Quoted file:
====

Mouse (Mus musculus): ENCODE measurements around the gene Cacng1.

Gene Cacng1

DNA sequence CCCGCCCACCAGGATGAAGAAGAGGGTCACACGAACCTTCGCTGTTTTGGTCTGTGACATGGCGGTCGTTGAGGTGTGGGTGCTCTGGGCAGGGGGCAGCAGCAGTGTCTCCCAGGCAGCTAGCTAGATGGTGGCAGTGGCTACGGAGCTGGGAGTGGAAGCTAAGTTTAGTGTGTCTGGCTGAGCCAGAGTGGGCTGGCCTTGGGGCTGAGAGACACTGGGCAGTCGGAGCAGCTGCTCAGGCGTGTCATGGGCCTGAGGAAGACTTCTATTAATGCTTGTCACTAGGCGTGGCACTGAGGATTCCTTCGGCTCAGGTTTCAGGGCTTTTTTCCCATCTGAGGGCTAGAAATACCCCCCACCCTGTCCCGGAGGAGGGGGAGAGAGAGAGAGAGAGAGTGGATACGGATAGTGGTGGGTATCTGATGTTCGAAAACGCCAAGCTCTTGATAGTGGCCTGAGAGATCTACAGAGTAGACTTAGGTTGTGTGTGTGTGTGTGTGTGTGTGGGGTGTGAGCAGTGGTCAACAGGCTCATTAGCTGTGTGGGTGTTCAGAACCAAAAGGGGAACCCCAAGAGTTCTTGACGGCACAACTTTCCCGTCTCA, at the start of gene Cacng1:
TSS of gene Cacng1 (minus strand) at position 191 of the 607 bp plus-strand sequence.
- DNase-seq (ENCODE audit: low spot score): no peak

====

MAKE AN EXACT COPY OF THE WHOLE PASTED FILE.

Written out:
Mouse (Mus musculus): ENCODE measurements around the gene Cacng1.

Gene Cacng1

DNA sequence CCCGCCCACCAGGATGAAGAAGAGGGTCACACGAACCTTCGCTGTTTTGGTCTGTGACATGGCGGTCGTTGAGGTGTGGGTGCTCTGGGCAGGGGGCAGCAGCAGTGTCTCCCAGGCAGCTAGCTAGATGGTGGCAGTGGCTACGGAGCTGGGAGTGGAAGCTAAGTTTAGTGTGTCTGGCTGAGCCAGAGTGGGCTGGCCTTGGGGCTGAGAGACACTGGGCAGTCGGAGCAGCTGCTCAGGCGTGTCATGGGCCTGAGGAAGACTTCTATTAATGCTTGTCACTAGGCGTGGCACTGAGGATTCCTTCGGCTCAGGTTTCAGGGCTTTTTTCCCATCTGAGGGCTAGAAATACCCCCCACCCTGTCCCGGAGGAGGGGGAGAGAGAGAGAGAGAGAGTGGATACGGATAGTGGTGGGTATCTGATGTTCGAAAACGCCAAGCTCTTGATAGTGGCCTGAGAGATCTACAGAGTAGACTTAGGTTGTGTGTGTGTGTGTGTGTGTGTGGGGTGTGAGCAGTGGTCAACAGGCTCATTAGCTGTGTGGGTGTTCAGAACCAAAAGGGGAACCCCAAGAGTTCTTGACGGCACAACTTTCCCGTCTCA, at the start of gene Cacng1:
TSS of gene Cacng1 (minus strand) at position 191 of the 607 bp plus-strand sequence.
- DNase-seq (ENCODE audit: low spot score): no peak